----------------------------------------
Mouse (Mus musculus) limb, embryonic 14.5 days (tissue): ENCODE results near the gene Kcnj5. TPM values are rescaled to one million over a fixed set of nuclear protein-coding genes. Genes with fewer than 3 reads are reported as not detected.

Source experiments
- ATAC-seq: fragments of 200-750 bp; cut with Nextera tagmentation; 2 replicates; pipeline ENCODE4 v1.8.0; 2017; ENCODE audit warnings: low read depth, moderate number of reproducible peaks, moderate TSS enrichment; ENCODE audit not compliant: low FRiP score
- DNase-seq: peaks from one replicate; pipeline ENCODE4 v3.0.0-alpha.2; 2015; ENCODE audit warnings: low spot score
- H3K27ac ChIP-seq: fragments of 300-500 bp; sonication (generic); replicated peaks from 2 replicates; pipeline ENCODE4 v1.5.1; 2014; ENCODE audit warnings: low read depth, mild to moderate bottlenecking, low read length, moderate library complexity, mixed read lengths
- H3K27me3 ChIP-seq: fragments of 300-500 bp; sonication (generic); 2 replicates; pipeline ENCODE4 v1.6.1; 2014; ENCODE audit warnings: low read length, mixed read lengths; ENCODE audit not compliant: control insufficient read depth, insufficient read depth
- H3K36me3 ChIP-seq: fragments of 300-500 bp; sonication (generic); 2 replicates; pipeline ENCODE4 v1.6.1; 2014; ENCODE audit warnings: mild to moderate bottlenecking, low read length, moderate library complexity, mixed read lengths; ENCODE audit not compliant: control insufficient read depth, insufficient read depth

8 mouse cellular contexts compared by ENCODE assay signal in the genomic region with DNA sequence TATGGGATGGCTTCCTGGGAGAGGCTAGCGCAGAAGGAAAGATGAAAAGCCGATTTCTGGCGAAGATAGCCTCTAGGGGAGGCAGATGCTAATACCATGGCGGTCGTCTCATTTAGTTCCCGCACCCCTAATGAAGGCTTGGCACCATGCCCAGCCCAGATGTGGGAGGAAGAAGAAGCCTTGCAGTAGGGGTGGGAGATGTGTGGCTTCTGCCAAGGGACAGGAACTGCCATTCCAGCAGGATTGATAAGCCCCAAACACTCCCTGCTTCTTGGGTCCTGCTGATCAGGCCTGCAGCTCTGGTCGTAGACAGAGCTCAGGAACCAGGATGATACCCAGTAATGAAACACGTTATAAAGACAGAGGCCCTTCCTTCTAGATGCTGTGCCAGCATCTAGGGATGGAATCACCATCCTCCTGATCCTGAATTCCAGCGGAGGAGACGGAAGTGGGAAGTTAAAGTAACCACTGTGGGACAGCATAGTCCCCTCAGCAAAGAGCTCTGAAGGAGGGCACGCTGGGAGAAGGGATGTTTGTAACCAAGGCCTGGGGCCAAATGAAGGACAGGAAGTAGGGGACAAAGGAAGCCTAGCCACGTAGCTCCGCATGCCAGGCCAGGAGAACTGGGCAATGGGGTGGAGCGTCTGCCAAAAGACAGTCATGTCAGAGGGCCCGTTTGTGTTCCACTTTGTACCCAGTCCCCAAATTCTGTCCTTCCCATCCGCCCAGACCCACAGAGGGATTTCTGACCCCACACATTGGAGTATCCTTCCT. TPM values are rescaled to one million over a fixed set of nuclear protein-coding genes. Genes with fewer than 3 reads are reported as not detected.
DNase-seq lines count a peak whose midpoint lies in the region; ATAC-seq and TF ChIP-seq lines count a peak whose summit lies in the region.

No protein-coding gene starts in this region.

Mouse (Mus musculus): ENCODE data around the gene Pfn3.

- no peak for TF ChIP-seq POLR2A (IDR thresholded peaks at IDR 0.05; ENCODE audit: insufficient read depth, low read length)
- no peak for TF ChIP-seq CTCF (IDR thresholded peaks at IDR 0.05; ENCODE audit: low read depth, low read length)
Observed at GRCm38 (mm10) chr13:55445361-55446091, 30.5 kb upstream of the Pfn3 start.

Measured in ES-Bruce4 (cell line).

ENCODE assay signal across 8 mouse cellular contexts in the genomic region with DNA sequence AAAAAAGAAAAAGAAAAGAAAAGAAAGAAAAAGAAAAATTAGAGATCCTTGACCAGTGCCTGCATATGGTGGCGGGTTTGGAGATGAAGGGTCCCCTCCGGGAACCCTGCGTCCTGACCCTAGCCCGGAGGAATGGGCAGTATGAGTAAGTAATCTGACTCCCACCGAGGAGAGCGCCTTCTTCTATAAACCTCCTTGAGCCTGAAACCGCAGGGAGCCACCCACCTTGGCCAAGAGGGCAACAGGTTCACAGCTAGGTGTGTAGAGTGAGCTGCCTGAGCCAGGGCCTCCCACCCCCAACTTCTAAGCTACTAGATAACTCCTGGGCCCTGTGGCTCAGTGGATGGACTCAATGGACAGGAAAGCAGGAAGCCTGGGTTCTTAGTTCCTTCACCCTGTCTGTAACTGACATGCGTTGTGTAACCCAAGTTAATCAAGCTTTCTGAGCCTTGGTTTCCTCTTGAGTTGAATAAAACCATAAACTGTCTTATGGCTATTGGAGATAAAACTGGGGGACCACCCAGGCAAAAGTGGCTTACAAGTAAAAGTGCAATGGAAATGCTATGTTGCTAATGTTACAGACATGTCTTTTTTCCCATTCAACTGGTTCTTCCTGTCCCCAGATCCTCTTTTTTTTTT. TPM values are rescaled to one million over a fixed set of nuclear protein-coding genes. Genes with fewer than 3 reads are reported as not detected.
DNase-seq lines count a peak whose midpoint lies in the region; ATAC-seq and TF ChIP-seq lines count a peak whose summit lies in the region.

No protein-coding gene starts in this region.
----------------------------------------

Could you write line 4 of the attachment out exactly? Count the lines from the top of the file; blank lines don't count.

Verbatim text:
- DNase-seq: peaks from one replicate; pipeline ENCODE4 v3.0.0-alpha.2; 2015; ENCODE audit warnings: low spot score